Unique Streets: 39
Miles Walked: 6.2
Street Names (italicized have been walked on another day): Brownsville Road, Laughlin Avenue, Amanda Street, Linnview Avenue, Birmingham Avenue, Alcove Way, The Boulevard, E. Meyers Street, Myron Way, E. Cherryhill Street, South Way, Concordia Street, Lunar Way, Leolyn Street, Alries Street, Fredell Street, Red Rose Way, Romance Way, Transverse Avenue, Highnote Way, Acosta Way, Earlton Street, Parallel Avenue, Triana Street, Anglo Way, Best Way, Bruner Street, Northern Way, Lacona Street, Wingate Street, Elmtree Way, Acco Way, Bexar Way, Theona Street, Ben Way, Calhoun Avenue, Reifert Street, Roll Way, Onyx Way, Grogan Avenue, McKinley Street, Partridge Way, Alice Street, Cedricton Street, Trost Avenue, Buck Way, Brook Way, Brook Street, Minooka Street, Giller Street, Nobles Lane, Nome Way, Bertram Way
Facebook led me to walk in Carrick today. Someone had posted a trivia question in the All About Pittsburgh Group: “Trivia question if i may. Location of The boulevard?”
I answered “Carrick” and knew immediately where I would be walking. I parked in the Shop n’ Save Parking lot and ignored the signs saying that parking was for Foodland Customers only because that applies to no one!
I admired the mural of the Irish Carrick which is the namesake of the neighborhood in Pittsburgh.
I started meandering the streets that run on the east side of Brownsville Road, the main thoroughfare that bisects Carrick in two. The blocks running off of Brownsville are long while those that run parallel are short and usually a hill. This section of Carrick is home to many stately homes which are set far enough apart to afford the owners a generous yard.
There was also plenty to look at in terms of Halloween decorations.
Although, I get the feeling that second house had some of those decorations up all year long.
Pretty soon I found The Boulevard and decided I wanted to live there.
With that small mission complete. I proceeded to walk the rest of this part of Carrick. I saw kitties…
TVs precariously leaning on stairs…
…and quite a few sarcastic signs.
Many people in Carrick seem to know what the rest of Pittsburgh thinks about them and they take it in stride. Before I walked here, I had heard some not-so-nice things about Carrick and I was nervous. After having spent at least four days here, I can say that the rest of the city needs to visit a place before they insult it and its people. Carrick has a beautiful, in-your-face veracity that I haven’t seen anywhere else in the 412.
Soon, I found some monkey balls…
…near one of the sweetest intersections in this city.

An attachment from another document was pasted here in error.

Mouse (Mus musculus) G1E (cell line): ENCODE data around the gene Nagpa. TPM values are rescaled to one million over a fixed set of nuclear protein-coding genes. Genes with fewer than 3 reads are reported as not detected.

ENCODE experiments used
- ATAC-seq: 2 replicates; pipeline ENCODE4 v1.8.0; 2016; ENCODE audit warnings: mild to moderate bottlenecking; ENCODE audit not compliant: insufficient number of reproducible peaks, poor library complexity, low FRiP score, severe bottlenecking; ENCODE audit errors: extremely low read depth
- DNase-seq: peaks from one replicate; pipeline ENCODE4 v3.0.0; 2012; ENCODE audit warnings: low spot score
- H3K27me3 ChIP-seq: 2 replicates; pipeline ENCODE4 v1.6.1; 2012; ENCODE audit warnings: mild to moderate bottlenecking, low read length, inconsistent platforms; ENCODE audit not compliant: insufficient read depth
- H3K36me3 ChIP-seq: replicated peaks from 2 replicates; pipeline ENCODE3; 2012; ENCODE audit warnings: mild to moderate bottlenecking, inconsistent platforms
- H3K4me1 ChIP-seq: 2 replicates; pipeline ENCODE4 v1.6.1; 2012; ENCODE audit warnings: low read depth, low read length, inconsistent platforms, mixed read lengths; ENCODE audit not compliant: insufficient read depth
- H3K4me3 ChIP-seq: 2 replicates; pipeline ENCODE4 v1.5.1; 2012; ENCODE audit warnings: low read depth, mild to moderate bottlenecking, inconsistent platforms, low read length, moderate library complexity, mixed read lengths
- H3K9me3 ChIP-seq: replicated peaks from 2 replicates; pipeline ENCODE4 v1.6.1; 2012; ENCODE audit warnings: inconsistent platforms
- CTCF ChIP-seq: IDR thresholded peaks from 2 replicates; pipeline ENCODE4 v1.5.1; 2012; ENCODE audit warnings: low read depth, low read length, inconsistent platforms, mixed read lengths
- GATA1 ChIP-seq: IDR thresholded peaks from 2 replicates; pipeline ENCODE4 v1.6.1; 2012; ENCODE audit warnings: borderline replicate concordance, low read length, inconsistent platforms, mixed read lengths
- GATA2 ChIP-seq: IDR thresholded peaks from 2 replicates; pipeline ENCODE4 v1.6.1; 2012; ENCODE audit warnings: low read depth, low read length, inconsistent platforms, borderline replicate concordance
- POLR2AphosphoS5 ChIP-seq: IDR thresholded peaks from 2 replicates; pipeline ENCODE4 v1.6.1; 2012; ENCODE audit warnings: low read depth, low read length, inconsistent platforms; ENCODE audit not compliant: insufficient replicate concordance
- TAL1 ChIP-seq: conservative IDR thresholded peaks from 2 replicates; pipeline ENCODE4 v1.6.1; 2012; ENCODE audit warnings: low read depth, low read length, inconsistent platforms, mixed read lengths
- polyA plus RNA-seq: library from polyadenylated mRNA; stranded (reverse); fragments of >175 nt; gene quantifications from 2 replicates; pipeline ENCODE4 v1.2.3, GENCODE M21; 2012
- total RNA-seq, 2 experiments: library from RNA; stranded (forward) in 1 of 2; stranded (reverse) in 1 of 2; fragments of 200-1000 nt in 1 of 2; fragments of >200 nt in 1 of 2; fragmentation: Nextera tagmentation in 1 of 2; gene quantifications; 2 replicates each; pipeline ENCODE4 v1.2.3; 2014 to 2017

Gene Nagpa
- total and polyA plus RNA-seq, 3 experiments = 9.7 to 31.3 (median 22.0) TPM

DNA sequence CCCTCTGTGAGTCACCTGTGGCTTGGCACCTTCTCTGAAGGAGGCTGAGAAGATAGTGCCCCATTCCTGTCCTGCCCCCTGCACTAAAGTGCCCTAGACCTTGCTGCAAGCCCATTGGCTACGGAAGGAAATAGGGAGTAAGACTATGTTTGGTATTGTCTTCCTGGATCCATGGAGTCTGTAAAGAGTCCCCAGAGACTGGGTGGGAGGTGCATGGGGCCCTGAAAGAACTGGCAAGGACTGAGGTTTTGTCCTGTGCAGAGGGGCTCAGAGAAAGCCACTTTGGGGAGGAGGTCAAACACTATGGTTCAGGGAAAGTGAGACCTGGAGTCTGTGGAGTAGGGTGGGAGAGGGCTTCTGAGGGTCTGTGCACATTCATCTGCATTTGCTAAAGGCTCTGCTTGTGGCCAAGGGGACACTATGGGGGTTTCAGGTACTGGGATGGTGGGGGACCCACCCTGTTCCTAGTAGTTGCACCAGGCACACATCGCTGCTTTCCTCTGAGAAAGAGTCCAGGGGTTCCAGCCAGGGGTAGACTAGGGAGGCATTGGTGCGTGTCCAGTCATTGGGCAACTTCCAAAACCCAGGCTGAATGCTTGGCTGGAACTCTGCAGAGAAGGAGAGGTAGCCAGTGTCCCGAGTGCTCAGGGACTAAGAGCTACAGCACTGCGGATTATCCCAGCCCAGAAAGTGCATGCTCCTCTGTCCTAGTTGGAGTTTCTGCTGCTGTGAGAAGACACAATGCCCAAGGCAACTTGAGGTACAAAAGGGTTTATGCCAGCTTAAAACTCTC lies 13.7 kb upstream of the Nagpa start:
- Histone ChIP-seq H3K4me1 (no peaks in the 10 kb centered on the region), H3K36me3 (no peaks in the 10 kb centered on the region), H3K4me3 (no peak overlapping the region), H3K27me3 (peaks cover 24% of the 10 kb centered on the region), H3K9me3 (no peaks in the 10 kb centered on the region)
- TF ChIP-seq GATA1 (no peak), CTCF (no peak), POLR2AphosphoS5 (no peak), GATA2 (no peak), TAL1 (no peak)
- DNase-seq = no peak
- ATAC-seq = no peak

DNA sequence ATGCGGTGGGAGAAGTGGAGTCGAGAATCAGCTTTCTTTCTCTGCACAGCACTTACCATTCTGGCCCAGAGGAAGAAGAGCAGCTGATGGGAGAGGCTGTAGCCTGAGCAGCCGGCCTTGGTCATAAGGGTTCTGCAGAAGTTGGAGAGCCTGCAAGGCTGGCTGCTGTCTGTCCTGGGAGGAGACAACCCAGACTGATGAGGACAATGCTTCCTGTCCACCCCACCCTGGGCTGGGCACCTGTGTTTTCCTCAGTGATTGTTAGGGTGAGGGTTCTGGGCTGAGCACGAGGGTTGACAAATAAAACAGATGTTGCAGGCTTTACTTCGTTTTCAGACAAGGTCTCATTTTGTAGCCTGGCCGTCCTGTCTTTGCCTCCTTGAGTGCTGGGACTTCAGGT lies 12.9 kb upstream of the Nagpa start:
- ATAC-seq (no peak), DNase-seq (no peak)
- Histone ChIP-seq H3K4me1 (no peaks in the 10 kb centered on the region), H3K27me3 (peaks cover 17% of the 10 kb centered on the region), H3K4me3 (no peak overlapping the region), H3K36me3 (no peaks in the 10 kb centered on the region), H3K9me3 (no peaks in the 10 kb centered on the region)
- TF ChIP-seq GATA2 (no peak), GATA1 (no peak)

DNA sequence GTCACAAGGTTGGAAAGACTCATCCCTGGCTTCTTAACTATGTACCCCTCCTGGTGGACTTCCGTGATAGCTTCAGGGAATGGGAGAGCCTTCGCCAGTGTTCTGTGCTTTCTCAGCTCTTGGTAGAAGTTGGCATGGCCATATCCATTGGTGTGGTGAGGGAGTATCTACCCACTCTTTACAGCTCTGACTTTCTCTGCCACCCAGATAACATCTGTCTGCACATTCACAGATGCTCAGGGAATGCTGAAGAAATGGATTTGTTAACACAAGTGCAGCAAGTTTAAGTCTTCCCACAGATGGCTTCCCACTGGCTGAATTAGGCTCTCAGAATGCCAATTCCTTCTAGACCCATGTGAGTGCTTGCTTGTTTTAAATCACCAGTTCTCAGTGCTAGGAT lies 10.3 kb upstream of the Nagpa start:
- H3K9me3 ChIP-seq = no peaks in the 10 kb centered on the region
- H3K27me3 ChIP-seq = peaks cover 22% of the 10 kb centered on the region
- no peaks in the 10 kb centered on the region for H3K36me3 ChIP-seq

On one of the high points in Carrick, I could barely make out the UPMC building.
And then it was time to go down…
These sunflowers were about to give up the ghost but still stood taller than me.
Pretty soon, I found myself in Mt. Oliver and headed back towards the car. I took a look at my map and realized there were some streets on the other side of Brownsville Road I’d missed so I headed over there. As I was walking down Cedricton Street, I saw a street sign at the bottom that was faded beyond legibility. The street it was marking wasn’t on the map at all. I walked towards it when a neighbor on her porch three houses up from the mystery street asked me if I was lost.
“Oh! No, I’m walking all of the streets in Pittsburgh and I just noticed that one down there isn’t on the map. Do you know what it’s called?”
“Huh, I never even noticed that before. I have no idea. But it’s a dead end. You can’t go that way.”
“I’m just gonna walk down a bit to see if I can see what the sign says.”
I walked down the rest of the street and realized there were two women on the porch of the only house on the mystery street. As I walked closer, I heard one of the women exclaim: “I’m sick and tired of these people walkin’ through my yard. I’m sick of it!” I still couldn’t see what the sign said so I walked to the other side which was clear as day. TROST AVE.
It was merely an extension of the street that sat on the other side of the short one I’d walked down. I quickly retreated back up not wanting to walk in anyone’s yard. Not that I ever do.
On the next street over, I found another blatantly babbling brook. This one in the form of a spring welling up from the street. The flow of water from a pothole was constant enough to require asphalt barriers that formed it into a miniature creek until it ran down into a sewer. I stood pondering the flow of clear water for a few minutes. Was this treated water from a burst pipe? Was it a natural spring? The presence of the pair of 5-inch high asphalt strips meant that someone knew about it and was trying to guide it in the path of least resistance. What a strange way to fix a problem like this.
Then, I almost stepped on it. A pale peach waterlogged corpse sat belly up in the middle of the flow like a fallen log.
It was about the size of a house cat but had herbivorous teeth like a groundhog or beaver. It had a long rat-like tail and clawed paws that were rigored into a position of surrender. It’s bloated hairless body unabashedly sat sunning in the street. I groaned in disgust as I knelt down closer to inspect it. “What the f*ck?” I whispered under my breath as I took a picture of it. I’ve seen quite a few dead animals on my walks but none as neatly posed and quite as hairless as this one.
A few streets over I walked by a car that was parked in the grass of a back yard. A handwritten note hung in the driver side window: “Some Junkie POS broke into my car and stole the title. They will probably try to scrap it. You better see me @ __________.” Carrickters really know how to keep it real and I appreciate it.